News Startups Guide

Hyperlocal news for the city’s core of cool

April 23, 2012, WASHINGTON — Densely populated and filled with restaurants, nightspots, and shops, Seattle’s Capitol Hill neighborhood is one of the city’s hubs of cool. Even those who don’t live in the area keep tabs on the neighborhood’s comings and goings to see what hot spot will arrive next.

Not a bad home for a news website. Enter, a hyperlocal community news outlet founded in 2006 that tracks development, crime, and culture. Started by Justin Carder in his spare time while working in web analytics for Microsoft, Capitol Hill Seattle slowly grew into a business as Carder reached out to residents and gathered information and sources within the neighborhood. Shortly after founding the site, Carder left Microsoft to work on his community news venture full-time.

  • Read more about
    • While Carder admits that digital neighborhood news is a tough business, he points to key features that allow the medium to thrive. “You have to have environments that have strong businesses, highways, and strong educational institutions,” he says.
      Strong businesses are not only potential advertisers but also make for interesting news items. Educational institutions are also newsworthy, and their presence means a neighborhood is more likely demographically to get its news online. Highways and other transportation factors mean the neighborhood is accessible and frequented by people who don’t live in the area. Capitol Hill has approximately 75,000 residents, says Carder, but the site usually sees upwards of 100,000 unique visitors monthly–proof that the site is gaining attention both within the neighborhood and beyond. (More detailed traffic information can be found on the site’s Quantcast page.)

      It’s easy to see why locals would turn to Capitol Hill Seattle for coverage. Where a daily or weekly paper might only devote a few column inches for a story in a given neighborhood, Capitol Hill Seattle includes maps, blueprints, artist’s renderings, photographs, and full documents in its coverage. Carder says as much time is spent deciding how to approach a story as is spent reporting it. As the site’s only full-time employee, he acts as reporter, editor, and art director for most of the stories on the site. (The rest are written by volunteer community contributors.)

      He says the work requires more desk time than he’d like, and he balances working alone by spending time in two separate office shares. He commutes via bicycle.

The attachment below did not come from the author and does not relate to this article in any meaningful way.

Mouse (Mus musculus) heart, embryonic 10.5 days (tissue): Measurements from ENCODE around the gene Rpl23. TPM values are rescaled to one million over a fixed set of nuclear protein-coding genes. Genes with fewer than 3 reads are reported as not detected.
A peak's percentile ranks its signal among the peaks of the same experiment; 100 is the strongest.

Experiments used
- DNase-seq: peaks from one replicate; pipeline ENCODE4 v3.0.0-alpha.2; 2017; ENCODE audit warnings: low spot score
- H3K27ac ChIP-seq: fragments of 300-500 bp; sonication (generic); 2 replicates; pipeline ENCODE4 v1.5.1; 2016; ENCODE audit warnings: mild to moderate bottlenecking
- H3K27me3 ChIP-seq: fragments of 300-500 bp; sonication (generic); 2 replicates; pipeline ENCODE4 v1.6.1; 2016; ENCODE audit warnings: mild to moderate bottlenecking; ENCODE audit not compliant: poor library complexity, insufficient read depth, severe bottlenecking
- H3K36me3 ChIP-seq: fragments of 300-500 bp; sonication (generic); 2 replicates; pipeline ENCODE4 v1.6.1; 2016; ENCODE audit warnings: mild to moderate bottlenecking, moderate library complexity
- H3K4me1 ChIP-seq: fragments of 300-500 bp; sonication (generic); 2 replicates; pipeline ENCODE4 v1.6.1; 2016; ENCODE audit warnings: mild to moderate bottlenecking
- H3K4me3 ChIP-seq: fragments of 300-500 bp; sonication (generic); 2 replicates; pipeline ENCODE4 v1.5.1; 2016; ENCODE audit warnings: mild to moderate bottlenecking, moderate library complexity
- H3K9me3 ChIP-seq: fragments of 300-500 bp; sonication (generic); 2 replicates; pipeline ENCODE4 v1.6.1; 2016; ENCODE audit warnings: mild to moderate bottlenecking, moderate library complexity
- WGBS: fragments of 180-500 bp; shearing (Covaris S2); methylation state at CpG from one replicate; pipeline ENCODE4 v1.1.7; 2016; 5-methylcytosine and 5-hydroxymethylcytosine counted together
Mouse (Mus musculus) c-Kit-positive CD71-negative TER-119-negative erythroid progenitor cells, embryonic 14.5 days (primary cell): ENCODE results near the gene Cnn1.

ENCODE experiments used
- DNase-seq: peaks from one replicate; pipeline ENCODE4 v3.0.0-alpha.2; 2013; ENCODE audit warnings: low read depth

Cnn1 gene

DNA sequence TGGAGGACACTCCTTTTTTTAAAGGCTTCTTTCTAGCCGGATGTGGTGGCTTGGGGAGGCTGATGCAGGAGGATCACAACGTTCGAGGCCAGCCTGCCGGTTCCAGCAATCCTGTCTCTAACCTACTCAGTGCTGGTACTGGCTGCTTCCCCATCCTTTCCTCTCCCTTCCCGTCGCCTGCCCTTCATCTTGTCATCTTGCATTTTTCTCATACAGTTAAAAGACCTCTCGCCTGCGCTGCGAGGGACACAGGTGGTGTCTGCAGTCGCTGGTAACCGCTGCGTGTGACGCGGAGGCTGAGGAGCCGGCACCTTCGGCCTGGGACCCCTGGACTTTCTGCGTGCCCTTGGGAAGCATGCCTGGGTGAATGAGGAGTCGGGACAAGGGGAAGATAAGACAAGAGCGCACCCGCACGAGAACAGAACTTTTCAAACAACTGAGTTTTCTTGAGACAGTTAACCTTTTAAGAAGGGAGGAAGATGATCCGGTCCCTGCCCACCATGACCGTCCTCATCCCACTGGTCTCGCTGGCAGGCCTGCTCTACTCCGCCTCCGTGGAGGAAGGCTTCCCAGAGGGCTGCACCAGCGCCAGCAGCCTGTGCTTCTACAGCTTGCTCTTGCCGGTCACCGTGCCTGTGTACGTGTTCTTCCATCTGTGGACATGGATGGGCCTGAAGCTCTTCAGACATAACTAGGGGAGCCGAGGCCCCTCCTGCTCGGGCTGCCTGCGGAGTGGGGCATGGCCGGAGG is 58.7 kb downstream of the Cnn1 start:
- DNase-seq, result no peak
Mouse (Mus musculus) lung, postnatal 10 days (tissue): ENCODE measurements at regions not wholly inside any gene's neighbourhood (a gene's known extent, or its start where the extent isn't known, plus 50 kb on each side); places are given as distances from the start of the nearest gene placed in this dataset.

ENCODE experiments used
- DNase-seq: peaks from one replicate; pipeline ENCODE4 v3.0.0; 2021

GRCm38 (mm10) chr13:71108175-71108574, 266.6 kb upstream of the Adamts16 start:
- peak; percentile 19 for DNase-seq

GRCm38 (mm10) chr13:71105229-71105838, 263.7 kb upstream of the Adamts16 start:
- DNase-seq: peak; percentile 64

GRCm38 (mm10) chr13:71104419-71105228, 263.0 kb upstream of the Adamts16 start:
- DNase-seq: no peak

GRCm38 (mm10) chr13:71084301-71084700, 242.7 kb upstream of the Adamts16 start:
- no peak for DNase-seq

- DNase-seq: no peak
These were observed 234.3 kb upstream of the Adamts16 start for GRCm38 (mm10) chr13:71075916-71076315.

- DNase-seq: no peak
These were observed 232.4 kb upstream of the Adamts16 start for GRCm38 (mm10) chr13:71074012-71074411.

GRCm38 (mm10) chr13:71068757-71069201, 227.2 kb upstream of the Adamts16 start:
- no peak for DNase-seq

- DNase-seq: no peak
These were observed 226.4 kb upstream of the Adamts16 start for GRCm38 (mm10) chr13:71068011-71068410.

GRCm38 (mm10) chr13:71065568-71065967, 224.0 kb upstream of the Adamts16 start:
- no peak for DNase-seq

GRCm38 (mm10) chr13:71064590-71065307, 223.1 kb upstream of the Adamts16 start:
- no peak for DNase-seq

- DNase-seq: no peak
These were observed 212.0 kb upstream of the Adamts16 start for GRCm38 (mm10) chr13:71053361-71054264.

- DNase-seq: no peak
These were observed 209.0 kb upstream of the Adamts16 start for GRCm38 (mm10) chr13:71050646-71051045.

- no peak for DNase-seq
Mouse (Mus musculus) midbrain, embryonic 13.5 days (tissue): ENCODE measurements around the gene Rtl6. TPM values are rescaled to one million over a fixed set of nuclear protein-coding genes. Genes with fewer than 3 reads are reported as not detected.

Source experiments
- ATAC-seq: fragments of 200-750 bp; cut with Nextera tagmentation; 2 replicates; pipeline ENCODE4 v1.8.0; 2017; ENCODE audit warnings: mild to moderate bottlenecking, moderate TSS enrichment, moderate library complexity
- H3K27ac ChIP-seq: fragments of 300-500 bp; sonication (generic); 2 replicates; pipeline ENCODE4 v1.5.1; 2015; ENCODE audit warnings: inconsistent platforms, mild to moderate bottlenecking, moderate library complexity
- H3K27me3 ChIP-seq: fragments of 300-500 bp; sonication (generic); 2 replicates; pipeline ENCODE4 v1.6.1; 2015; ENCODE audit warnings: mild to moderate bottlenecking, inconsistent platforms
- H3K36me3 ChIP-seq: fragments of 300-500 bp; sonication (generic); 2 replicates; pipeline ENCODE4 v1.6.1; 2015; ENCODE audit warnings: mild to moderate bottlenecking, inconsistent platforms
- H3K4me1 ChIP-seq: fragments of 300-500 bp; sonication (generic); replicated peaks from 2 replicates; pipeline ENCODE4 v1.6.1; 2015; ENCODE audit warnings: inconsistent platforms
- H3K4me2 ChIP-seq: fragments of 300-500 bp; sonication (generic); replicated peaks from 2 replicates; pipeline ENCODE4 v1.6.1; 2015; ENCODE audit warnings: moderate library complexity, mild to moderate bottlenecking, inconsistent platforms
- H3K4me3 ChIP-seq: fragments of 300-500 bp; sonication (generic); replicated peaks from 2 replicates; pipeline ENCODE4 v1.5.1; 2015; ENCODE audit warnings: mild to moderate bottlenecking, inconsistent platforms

“It can be hard to motivate to ride to the office,” he says, “but when I get there I’m always glad I went.”

      So far, the site could not exist without Carder’s own sweat, but he believes there is money to be made in the neighborhood news business and is trying to find ways to better collaborate with other Seattle-area news sites.

      “We like to say that we don’t compete now,” Carder says of the news startup community, “but that’s not exactly true. Local chains do want to advertise on local sites and we compete for that attention.”

      In 2010, Carder set up the Seattle Independent Advertising Network, which brings together a dozen neighborhood sites and five citywide news and information sites that work together to attract advertisers with their combined traffic and reach. Carder says the model is unique in that members of the network are allowed to participate in the collective effort while continuing to sell advertising on their own.

      Most participating sites in the network keep a slot dedicated to running network ads but keep control of the remainder of their slots. The goal is to create a steady flow of premium ads for sites so that they can worry less about the comparatively small rates offered by remnant ads and Google AdSense. Carder says that most of the advertisers on the network approach him directly. He devotes little time to cold calls.

      “The best advertisers want to reach these kinds of sites and find us there,” he says.
      One of the biggest difficulties facing independent news sites is the effort a single person often has to put in day after day to build and maintain the enterprise.

      “I’m up at 5 am every day,” Carder says. “If I stop working hard tomorrow it will decay quickly. None of us have figured out a way to keep it going permanently. There are too many barriers as far as building anything more permanent.”

      He sees his work with the ad network as one way to strengthen independent news sites both financially and through collaboration that helps ease the collective workload, bringing permanence more within reach.

      “I have no idea how long it will last and I hope everybody enjoys it while it’s here,” Carder says in a video posted on the site’s about page. “I hope it lasts forever. I’d love to find a way to make that happen.” Data



City: Seattle

Patricia Sauthoff is a part-time editor at MediaGazer.